Technology Flash Talk: DryCard™ for dry chain management


Horticulture Technologies Poised for Uptake

DryCard™ for dry chain management

Anthony Phan, project analyst for the Horticulture Innovation Lab, presented this technology flash talk about the DryCard™ for measuring dryness and managing the dry chain during the Horticulture Research for Development Conference, "Colorful Harvest: From Feeding to Nourishing a Growing World," held March 26-27, 2019 in Washington, D.C.

Phan explained that drying is an age-old technique for preserving food and reducing food losses, but drying that is not done properly can have dire consequences. Products that are not dried below 65 percent equilibrium relative humidity can grow mold that may contaminate the products with harmful toxins such as aflatoxin. Consuming aflatoxin has negative health impacts and is associated with 30 percent of liver cancer cases worldwide. More than 5 billion people, particularly those in developing countries, are at risk of chronic exposure to aflatoxin in their diet.

To prevent mold growth and aflatoxin production during storage, producers can implement the dry chain – which is the system of drying products after harvest and packaging them in hermetic storage to preserve quality. In the cold chain, the focus is on maintaining low temperatures, so thermometers are used throughout the system to measure temperature. In the dry chain, the focus is on maintaining dryness, but what is used to measure dryness?

Large-scale producers use digital devices to measure relative humidity in dried products. But these can be expensive, and require batteries, regular calibration, and training, so they are often not used by smallholders. To determine dryness, smallholders typically rely on unreliable methods such as biting or touching the product. As a result, they use guesswork to determine if their products are safe from aflatoxin.

How does the DryCard work

A superior option is the DryCard™, a low-cost and simple tool for measuring dryness. The DryCard™ combines a strip of cobalt chloride paper (which changes colors depending on humidity) with a corresponding color scale that indicates the level of humidity. DryCards can be reused many times for up to 3 years and used for any dried products (such as dehydrated fruits and vegetables, seeds, grains and even meat or fish). Instructions and information are also printed directly on the card itself and can be translated to the local languages or presented pictorially.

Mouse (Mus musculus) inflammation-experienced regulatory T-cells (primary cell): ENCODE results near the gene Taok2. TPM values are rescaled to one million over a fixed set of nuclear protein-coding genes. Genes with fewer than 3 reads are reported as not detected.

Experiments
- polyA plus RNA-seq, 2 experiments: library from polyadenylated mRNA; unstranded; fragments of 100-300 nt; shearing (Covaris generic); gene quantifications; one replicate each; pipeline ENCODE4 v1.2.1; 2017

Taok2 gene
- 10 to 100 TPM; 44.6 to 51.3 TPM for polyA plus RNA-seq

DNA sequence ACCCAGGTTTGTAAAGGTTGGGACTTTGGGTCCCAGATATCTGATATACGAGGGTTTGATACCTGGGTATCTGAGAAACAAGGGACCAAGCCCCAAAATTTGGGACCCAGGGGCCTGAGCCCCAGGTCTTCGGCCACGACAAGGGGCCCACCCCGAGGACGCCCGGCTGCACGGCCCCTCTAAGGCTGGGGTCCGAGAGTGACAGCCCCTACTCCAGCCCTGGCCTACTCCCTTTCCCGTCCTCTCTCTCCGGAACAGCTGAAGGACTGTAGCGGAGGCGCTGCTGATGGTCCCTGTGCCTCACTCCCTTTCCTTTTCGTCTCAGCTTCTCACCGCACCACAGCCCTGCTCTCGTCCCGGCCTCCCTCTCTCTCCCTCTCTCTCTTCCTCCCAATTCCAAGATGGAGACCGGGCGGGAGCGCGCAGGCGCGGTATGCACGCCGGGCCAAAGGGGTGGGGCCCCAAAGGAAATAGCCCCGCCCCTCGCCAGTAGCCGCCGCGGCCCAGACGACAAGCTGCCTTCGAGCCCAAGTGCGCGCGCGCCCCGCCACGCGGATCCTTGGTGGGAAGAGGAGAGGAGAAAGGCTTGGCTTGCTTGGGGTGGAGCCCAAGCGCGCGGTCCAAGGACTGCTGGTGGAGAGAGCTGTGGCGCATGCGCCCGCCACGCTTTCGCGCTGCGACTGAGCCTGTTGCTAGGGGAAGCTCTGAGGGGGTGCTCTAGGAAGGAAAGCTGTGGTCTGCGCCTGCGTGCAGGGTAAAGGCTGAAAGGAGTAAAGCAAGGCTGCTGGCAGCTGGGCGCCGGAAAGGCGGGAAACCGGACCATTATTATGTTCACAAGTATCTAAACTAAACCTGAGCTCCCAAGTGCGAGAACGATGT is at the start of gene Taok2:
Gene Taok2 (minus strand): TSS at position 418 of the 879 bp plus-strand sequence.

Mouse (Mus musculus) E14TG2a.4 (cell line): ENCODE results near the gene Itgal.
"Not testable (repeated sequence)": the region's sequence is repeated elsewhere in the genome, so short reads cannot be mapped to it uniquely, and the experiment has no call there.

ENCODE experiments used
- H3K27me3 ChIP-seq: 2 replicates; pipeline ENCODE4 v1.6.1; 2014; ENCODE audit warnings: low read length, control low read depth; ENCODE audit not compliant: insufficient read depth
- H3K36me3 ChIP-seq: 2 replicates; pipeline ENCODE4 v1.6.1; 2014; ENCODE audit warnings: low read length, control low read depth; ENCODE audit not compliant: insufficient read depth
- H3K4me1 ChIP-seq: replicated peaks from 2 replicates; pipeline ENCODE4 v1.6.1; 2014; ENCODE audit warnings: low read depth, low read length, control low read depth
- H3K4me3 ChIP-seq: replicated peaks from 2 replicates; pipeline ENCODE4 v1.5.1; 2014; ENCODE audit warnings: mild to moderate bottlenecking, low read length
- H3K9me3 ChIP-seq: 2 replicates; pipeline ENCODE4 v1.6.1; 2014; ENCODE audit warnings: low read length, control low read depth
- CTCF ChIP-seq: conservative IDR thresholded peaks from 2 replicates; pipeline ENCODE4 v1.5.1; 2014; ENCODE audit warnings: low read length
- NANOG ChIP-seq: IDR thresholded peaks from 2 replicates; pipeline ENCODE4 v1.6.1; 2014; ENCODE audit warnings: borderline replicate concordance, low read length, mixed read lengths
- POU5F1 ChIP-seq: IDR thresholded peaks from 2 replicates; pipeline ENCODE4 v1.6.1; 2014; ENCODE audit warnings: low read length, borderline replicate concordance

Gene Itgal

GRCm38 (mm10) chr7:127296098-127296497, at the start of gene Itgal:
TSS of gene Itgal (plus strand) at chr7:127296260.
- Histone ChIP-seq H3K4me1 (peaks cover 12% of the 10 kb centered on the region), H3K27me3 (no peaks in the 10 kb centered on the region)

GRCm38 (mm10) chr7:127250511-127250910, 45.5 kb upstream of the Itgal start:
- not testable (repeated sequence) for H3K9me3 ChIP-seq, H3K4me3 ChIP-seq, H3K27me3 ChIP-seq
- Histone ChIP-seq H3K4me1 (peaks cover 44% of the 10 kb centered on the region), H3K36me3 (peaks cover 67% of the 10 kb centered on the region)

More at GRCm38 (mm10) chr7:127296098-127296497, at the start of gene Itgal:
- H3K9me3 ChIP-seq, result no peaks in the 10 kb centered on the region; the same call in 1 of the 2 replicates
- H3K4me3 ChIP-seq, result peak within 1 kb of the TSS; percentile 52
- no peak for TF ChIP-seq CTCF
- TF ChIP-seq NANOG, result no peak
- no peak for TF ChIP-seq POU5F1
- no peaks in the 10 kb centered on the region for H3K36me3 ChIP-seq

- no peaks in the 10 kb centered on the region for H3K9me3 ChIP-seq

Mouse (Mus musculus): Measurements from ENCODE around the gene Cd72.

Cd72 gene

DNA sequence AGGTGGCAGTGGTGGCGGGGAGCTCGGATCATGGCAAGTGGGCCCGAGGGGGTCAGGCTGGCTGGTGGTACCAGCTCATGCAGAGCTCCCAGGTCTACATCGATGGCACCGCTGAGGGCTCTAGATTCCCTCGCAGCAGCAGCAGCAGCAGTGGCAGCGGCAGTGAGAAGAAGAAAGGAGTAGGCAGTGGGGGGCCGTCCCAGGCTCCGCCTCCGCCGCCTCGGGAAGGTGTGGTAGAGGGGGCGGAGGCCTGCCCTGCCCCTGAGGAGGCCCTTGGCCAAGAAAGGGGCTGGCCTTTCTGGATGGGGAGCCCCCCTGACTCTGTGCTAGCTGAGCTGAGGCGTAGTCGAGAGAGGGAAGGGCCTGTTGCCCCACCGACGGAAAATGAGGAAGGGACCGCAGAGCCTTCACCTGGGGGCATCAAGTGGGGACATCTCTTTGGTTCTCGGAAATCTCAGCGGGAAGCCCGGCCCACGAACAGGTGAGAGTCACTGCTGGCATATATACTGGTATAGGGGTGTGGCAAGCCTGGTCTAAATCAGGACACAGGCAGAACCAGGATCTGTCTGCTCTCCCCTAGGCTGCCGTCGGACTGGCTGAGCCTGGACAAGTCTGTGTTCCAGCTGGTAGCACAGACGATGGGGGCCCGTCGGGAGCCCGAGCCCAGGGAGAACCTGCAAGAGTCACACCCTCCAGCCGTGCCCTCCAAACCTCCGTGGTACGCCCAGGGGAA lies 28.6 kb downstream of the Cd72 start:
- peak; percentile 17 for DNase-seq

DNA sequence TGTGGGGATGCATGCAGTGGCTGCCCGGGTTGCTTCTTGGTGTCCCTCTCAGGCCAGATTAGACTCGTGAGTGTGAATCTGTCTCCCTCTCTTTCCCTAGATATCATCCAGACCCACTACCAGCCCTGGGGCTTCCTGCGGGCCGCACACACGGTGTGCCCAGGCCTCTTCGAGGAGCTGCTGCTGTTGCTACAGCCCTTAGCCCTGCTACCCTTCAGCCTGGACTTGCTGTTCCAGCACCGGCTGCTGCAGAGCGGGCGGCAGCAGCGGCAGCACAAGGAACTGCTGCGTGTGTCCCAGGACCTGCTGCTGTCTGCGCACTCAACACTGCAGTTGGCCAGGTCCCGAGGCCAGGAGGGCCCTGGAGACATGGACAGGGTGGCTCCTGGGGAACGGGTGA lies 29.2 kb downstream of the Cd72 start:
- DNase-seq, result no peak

The DryCard™ is simple to use. Enclose the DryCard™ in a sealed container with a sample of the product, wait 30 to 60 minutes, and then take a look at the color of the indicator strip. If the strip is a blue color, the food is dry and safe to store. But if the strip is pink, then the product is wet enough to potentially produce molds and aflatoxin.

Illustration shows 4 steps for using the DryCard, with a hand dropping seeds into a jar, the DryCard going into the jar, the jar closed for 30-60 minutes, and checking the color strip for dryness
Using the DryCard in 4 steps: First, add dried product to a container. Then add the DryCard to the container, and seal hermetically. Wait 30-60 minutes. Finally, check the color of the card for dryness.

DryCards can be paired with other postharvest technologies within the dry chain. For example, DryCards can be used with the Horticulture Innovation Lab's chimney solar dryer. They can also be used right before products are packaged with hermetic storage like the PICS bags to ensure that products are not reabsorbing moisture during storage. Or they can be used with drying beads, a zeolite-based dessicant, to monitor small or large scale seed storage.  

The DryCard can also serve as an instructional tool for teaching the effects of high humidity on food safety and food security. Several institutions and programs like the Postharvest Education Foundation have used DryCards in their classroom and in the field to build awareness of this issue and guide users to adopt better postharvest practices and technologies.

Scaling up the DryCard globally

To make the DryCard™ more widely known and available, the Horticulture Innovation Lab has partnered with in-country businesses to manufacture, market, and sell DryCards. Businesses and entrepreneurs can manufacture DryCards for 10–15 cents per card using locally available materials and equipment, and then sell them for $1 to $1.50 each. In a little over a year, the Horticulture Innovation Lab has set up in-country production and sales in 11 countries and has sold more than 22,000 DryCards.

DryCards give businesses a profit margin that enables a self-sustaining model while maintaining an appropriate price for smallholders. Accessibility of DryCards for users and profitability for businesses makes this technology ready for uptake.

Value Chain

Postharvest practices